Korean War MemorialPrint Page Print this page

29-December-2013 (Peter McGee)
29-December-2013 (Peter McGee)

Photographs supplied by Sandra Brown / Peter McGee

The monument commemorates the Australian and Korean veterans of the Korean War.  It honours the military personnel of the Commonwealth of Australia and the Republic of Korea who served, suffered and died on the Korean peninsula during the years 1950 and 1953 in the cause of freedom, peace and justice among nations.  This monument has been declared a “Military Memorial of National Significance” under the Military Memorials of National Significance Act 2008.

During the three year conflict, 339 Australians and 230,000 South Koreans made the supreme sacrifice. It is a monument that honours a friendship forged through war, between two different countries, cultures and communities.

The monument features 136 Rose of Sharon flower sculptures which commemorate those lives lost from New South Wales. The monument cost $700,000, of which $350,000 was contributed by the New South Wales Government, with the remainder raised by the Korean community and veterans’ groups, along with $25,000 from the Commonwealth Government.

The monument features a circular stone wall enclosing the site symbolising “strength”.  A central pathway based on the taeguk or yin and yang symbol found on the South Korean flag symbolising “commemoration”.  A field of metal sculptures based on the Korean national flower, the Rose of Sharon, symbolising “regeneration” and polished concrete blades representing the rugged mountains of Korea representing “remembrance”.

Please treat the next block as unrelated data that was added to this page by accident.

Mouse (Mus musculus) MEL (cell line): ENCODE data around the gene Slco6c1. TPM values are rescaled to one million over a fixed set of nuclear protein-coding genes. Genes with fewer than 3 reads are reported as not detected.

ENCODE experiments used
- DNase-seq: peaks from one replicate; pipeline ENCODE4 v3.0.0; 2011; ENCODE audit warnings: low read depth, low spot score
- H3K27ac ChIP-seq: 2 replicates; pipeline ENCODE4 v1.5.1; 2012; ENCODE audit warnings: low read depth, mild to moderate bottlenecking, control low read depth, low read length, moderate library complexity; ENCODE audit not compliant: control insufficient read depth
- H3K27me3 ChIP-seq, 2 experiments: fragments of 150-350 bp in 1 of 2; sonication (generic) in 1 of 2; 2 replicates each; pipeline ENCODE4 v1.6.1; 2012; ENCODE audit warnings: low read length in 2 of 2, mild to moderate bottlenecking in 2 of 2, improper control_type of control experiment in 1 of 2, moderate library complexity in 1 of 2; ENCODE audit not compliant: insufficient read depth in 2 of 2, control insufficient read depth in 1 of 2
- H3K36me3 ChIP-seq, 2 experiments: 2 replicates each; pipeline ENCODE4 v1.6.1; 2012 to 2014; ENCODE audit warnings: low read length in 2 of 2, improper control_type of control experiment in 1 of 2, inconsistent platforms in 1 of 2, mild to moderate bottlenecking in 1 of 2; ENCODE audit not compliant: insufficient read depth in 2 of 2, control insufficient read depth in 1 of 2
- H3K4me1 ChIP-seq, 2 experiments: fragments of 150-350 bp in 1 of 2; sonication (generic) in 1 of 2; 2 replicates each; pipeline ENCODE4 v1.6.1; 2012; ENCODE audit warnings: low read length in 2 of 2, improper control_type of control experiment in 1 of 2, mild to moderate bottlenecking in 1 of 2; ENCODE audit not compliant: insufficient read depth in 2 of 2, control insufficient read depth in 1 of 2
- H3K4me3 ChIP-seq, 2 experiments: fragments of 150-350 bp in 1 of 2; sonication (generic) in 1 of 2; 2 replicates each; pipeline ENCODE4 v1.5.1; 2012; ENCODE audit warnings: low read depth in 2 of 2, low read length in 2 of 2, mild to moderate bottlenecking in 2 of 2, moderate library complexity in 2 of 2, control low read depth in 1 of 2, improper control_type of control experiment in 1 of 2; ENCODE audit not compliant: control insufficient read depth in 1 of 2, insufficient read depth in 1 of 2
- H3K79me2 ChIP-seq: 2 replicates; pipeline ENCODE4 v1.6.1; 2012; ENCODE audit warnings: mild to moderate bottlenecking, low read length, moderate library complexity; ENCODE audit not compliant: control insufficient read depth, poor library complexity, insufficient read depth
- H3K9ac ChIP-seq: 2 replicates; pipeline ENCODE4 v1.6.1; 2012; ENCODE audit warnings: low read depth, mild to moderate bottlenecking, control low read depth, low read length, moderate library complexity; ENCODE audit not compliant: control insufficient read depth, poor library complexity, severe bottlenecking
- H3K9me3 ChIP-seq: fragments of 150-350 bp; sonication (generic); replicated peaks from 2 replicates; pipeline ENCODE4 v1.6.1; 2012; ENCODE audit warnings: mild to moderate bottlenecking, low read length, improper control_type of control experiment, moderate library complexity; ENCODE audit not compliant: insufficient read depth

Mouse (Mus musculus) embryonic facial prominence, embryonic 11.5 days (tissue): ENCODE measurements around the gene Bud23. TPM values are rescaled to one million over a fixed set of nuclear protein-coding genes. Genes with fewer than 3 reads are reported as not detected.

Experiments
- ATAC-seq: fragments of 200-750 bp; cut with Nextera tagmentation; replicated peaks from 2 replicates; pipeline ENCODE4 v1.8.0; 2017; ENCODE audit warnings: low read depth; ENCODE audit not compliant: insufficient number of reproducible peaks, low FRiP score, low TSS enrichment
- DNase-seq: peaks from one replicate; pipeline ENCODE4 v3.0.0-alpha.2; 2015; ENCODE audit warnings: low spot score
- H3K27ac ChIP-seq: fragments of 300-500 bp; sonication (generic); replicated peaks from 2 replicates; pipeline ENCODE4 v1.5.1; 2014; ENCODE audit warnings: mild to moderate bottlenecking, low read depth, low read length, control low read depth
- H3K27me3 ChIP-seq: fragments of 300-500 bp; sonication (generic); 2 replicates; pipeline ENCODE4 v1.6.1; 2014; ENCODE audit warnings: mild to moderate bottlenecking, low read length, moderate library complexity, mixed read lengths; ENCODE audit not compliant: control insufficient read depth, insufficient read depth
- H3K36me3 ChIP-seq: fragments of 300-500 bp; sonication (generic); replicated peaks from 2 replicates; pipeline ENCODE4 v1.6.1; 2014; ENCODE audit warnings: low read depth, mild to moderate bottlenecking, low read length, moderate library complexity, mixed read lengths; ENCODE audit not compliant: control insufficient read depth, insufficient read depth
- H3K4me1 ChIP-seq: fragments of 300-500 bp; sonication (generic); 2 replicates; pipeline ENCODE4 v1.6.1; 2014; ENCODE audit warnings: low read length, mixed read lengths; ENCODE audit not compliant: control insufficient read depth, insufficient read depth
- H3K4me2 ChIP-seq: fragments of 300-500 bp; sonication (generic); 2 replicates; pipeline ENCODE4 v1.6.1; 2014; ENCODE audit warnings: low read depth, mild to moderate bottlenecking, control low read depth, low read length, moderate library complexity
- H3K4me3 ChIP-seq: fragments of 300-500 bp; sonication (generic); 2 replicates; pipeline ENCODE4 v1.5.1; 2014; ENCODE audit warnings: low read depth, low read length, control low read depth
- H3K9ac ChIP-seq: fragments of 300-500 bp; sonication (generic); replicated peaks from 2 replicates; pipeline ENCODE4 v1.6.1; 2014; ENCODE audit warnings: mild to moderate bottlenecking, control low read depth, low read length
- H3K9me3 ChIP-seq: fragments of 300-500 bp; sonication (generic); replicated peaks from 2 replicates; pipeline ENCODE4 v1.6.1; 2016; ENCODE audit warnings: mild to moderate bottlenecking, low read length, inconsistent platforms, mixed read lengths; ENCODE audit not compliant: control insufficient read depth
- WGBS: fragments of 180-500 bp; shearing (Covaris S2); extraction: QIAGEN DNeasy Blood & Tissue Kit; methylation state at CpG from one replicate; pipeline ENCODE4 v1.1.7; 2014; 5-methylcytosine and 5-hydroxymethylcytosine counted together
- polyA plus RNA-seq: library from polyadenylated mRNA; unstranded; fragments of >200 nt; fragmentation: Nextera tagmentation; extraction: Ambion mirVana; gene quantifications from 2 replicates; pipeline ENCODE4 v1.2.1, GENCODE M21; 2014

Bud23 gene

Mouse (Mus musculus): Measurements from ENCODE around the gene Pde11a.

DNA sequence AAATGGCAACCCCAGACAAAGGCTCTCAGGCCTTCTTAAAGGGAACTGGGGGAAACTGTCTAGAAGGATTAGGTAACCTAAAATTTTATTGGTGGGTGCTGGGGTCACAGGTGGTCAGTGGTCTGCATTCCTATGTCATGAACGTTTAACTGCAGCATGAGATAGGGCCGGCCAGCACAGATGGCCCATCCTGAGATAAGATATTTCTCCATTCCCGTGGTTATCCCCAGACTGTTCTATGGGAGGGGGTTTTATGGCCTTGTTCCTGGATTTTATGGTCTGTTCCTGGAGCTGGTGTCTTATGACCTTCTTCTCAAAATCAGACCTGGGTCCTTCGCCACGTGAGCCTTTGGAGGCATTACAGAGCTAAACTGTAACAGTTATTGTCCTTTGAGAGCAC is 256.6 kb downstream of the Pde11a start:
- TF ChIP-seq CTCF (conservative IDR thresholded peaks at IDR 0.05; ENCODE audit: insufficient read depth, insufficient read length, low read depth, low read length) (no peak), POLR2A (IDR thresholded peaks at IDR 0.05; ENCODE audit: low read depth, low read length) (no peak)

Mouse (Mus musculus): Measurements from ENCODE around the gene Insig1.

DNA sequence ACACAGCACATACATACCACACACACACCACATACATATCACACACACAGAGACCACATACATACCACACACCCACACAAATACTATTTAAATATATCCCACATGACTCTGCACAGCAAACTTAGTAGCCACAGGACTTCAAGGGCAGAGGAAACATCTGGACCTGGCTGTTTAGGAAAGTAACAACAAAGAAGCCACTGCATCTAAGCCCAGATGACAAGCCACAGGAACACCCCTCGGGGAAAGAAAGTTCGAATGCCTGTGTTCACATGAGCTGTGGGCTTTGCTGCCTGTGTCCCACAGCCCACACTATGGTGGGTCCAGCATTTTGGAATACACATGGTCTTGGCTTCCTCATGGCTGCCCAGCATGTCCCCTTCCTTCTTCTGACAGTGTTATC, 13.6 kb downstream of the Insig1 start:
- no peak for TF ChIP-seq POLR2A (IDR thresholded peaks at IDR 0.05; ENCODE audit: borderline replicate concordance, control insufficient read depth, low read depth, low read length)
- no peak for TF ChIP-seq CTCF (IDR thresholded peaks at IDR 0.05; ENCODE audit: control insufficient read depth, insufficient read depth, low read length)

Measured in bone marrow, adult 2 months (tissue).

The Korean War (25 June 1950 – 27 July 1953) was a war between the Republic of Korea (South Korea), supported by the United Nations, and the Democratic People's Republic of Korea (North Korea), at one time supported by the People's Republic of China and the Soviet Union. It was primarily the result of the political division of Korea by an agreement of the victorious Allies at the conclusion of the Pacific War at the end of World War Two. After the war ended, the presence of Australians in Korea continued with a peacekeeping force until 1956. Of the 340 Australians killed during the Korean War, 43 were classified as ‘missing in action’ (MIA) and presumed dead.


Address:ANZAC Parade, Bandstand Playground, Moore Park, Moore Park, 2121
GPS Coordinates:Lat: -33.886804
Long: 151.218463
Note: GPS Coordinates are approximate.
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Monument Type:Monument
Monument Theme:Conflict
Actual Event Start Date:20-June-1950
Actual Event End Date:27-July-1953
Designer:POD Landscape (Architecture)
Artist:Jane Cavanough


Actual Monument Dedication Date:Sunday 26th July, 2009
Source: MA
Monument details supplied by Monument Australia - www.monumentaustralia.org.au